To succeed as accounting majors, students often must do ample preparation before class, where they put the concepts they’ve learned into practice. Unfortunately, students don’t always complete their reading, exercises, or homework before class. They may be unmotivated, not realize how important it is to complete their reading, or not understand their professor’s instructions. And some students, especially those who are new to the college environment, haven’t developed the study and organizational skills needed to prepare adequately for class.
We spoke to accounting educators about ways to ensure students come to class ready to learn.
Stress the importance of preparation
Often, students fail to prepare because they don’t see why they should be doing that pre-class reading or other assignments.
Remind students that they’ll fall behind if they aren’t prepared. Kimberly Church, Ph.D., an assistant professor of accounting who teaches information systems and runs a computer lab at the University of Missouri–Kansas City, said her students must know IT jargon. If not, they quickly realize what a handicap that is for her case-based, problem-based, collaborative class activities. “If I do an SQL topic, they have to read up on the SQL commands,” she said.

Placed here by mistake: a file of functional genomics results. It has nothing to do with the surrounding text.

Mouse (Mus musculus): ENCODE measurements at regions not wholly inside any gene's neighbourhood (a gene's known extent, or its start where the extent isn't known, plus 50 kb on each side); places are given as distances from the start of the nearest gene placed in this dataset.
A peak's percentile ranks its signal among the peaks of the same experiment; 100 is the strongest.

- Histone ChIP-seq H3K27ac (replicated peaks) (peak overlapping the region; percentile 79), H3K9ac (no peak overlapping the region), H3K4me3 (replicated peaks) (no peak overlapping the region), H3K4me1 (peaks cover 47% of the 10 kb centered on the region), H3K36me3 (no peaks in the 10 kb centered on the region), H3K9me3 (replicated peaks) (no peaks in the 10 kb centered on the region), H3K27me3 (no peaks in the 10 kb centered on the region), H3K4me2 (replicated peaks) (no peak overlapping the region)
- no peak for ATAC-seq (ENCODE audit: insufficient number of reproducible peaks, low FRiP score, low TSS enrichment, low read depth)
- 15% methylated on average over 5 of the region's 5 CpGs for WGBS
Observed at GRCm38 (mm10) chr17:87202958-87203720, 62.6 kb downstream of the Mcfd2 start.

Let them know what to expect in class—for example, whether they’ll be debating a point of view, discussing real-world examples, or doing computation work that will require familiarity with certain fundamental concepts.
Give students the bigger picture. In the case of Jan Taylor Morris’s undergraduate auditing class, the students, many of whom work, are ever-aware that doing well in the class is an investment in their future. Morris, CPA, Ph.D., an associate professor of accounting at Sam Houston State University in Huntsville, Texas, makes sure her students know that the material taught in her course is “tested on the CPA Exam,” but that, more importantly, it is relevant to their professional careers.
Gail Hoover King, CPA, Ed.D., accounting professor and program coordinator at Purdue University Northwest in Westville, Ind., often uses videos in class when discussing a relevant news item. If students see how their pre-class reading relates to the real-world examples being discussed in class, she said, they’ll be more likely to complete it.
Use tests and exams as a motivator. For most of the faculty we spoke with, the final exam accounts for 65% to 70% of a student's semester grade. Remind students that the exam grade is the ultimate “payoff,” as Hoover King puts it, for the student who comes prepared to class.
Help students learn to prepare
Sometimes, students fail to prepare well for class because they don’t know how to prepare. According to Church, many of today’s students haven’t developed the skill of gleaning the main point from a lengthy reading assignment. Because students have the “answers” to everything close at hand, thanks to the internet, “they don’t develop the skill of note-taking and review,” she said.
Therefore, Church, Hoover King, and Karen Braun, CPA, CGMA, Ph.D., professor of accounting at Case Western Reserve University in Cleveland, all use techniques to help guide students’ reading.